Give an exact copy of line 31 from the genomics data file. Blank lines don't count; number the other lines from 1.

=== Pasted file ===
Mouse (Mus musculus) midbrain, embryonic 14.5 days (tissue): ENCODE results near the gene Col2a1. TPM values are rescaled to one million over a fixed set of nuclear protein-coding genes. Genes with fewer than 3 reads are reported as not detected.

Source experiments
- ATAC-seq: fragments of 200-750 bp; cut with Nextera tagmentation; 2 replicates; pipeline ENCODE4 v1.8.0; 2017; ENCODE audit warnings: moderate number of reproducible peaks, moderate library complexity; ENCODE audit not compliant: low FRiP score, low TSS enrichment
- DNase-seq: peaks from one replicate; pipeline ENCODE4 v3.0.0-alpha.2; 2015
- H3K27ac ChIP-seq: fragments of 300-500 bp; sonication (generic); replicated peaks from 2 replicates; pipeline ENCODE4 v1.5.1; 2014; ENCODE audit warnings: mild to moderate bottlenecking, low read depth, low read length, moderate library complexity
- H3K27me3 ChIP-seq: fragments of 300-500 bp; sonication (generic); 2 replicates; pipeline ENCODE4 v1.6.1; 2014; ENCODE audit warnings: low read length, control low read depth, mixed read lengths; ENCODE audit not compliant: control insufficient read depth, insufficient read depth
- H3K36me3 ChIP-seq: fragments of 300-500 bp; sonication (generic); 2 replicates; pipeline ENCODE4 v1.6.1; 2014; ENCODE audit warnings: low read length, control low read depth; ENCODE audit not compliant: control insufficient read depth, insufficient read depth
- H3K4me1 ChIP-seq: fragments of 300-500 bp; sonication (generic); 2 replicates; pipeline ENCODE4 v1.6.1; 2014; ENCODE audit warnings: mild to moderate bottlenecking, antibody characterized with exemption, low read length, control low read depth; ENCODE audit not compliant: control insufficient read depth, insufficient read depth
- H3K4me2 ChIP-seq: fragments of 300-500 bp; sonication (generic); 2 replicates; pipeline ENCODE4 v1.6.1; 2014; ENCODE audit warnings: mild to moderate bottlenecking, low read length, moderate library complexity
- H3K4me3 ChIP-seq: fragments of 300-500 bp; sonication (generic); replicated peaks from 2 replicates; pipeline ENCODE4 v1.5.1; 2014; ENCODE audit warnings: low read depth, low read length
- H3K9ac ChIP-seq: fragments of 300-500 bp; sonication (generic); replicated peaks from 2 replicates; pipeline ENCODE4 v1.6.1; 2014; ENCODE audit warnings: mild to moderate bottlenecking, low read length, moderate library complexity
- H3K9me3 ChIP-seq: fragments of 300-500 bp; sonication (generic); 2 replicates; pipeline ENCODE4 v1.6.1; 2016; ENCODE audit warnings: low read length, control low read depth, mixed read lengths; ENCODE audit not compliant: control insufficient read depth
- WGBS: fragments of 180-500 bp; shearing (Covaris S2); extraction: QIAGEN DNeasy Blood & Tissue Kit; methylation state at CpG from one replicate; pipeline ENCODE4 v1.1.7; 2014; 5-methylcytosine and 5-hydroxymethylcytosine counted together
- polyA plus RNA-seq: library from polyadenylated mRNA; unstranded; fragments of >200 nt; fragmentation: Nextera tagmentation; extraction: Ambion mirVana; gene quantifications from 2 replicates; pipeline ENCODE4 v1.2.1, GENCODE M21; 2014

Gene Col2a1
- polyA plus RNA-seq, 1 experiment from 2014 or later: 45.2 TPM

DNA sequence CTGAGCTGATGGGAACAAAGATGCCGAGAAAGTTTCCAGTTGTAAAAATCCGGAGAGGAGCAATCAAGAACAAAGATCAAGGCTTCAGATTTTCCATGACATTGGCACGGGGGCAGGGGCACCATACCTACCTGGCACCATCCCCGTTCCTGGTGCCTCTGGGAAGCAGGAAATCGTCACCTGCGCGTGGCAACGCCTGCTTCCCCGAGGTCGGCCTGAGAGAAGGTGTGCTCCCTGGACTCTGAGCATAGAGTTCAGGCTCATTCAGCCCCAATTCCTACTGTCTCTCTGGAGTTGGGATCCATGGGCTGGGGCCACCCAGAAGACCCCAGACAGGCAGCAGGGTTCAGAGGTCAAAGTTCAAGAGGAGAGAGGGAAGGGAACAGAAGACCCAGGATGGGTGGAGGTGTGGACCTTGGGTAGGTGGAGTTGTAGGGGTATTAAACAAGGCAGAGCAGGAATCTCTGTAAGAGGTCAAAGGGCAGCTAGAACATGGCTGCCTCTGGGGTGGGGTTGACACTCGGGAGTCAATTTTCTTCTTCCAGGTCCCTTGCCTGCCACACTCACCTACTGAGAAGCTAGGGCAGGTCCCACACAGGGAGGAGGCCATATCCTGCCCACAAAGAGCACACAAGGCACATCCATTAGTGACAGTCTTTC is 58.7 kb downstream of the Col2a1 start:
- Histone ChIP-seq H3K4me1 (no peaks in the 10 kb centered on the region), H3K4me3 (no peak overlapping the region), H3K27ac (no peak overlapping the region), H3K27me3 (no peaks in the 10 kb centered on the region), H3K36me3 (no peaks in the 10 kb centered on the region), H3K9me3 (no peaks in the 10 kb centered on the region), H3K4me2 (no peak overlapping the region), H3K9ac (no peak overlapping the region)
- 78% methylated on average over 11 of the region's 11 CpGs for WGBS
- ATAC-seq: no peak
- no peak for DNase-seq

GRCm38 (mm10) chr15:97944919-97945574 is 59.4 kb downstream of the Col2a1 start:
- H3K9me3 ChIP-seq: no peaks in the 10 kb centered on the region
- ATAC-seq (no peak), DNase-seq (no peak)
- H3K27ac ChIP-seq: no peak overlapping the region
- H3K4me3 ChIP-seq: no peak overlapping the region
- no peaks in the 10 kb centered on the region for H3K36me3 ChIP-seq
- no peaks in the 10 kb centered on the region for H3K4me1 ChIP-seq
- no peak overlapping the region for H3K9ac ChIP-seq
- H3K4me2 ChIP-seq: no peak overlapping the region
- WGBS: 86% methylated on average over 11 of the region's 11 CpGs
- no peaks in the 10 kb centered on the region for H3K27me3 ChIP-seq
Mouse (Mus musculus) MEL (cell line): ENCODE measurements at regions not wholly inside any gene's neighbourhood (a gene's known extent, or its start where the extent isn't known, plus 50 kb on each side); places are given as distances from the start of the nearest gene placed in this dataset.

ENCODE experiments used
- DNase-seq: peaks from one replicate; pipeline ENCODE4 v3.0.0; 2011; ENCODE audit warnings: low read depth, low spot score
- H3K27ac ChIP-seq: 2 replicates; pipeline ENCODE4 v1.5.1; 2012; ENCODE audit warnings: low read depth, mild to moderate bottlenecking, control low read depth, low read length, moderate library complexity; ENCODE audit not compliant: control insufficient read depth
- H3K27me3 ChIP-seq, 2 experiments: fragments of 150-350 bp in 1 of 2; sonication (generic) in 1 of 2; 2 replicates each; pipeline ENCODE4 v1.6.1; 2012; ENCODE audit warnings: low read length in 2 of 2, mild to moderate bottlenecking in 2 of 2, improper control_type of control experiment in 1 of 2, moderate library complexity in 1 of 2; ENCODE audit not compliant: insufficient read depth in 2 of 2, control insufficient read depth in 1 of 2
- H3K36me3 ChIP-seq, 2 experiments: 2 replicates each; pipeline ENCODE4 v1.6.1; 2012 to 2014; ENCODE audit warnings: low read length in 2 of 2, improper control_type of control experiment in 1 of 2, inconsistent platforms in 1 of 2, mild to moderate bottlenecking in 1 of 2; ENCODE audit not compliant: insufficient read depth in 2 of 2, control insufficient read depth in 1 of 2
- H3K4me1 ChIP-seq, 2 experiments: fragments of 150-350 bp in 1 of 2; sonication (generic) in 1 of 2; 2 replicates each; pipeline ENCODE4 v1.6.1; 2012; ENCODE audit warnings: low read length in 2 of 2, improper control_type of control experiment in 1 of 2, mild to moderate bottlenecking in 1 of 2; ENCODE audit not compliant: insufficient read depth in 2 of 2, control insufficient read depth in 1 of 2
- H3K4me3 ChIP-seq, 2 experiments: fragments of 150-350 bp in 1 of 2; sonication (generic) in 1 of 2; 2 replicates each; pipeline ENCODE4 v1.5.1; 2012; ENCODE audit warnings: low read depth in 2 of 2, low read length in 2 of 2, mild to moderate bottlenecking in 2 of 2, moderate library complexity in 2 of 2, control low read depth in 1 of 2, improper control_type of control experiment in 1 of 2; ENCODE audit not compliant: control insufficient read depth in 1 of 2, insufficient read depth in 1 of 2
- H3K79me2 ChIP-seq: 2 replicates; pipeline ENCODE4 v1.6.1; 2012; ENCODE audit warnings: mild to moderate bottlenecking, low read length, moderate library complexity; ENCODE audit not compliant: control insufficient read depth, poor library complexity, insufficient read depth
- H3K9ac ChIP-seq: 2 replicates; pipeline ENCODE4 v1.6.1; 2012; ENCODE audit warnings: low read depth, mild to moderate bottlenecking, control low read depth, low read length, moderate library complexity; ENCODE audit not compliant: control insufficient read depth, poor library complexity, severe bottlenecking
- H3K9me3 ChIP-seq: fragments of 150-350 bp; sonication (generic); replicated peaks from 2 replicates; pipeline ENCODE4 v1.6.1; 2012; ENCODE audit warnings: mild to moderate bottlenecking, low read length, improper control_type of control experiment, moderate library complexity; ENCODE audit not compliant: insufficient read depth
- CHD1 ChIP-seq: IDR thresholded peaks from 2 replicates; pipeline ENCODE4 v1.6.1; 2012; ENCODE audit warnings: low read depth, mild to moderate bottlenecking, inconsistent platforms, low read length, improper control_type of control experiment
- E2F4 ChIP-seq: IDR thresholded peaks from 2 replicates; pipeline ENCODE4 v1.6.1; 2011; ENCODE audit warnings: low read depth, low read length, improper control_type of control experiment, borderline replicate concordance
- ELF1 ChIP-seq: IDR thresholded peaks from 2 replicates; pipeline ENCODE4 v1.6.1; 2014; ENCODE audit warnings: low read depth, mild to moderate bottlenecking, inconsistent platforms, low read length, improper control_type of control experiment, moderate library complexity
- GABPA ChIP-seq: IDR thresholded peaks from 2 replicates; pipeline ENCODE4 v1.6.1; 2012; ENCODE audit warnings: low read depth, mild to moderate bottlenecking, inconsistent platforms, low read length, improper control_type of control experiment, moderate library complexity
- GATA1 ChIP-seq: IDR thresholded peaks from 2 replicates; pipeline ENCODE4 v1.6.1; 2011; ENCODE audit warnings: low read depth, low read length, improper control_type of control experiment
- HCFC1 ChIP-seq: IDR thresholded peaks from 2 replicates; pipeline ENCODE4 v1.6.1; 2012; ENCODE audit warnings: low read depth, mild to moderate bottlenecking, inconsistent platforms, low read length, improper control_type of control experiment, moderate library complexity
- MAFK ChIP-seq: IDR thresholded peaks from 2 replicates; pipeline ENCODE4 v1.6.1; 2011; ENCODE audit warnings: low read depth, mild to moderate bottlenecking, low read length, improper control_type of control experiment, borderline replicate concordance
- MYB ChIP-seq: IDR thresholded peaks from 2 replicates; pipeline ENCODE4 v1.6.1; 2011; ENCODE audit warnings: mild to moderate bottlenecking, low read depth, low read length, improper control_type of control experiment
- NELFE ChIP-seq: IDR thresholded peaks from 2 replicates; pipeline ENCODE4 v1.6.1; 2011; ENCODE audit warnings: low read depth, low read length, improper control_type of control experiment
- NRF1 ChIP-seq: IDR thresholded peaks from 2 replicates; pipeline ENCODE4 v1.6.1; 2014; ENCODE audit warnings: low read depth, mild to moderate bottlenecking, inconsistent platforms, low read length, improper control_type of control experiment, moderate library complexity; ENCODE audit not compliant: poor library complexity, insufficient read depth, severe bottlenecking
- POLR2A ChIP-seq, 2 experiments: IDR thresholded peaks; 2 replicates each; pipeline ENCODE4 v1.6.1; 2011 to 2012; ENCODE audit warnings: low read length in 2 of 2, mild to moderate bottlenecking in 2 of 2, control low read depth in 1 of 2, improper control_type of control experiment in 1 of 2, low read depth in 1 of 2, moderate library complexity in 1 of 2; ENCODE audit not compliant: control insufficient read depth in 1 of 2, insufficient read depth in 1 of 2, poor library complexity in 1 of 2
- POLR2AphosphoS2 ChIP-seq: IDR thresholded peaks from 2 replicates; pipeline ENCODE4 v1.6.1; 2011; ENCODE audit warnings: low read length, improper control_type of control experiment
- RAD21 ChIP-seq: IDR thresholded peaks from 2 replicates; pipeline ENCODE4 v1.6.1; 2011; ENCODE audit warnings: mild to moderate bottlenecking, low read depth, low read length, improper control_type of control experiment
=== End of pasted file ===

- WGBS: 86% methylated on average over 11 of the region's 11 CpGs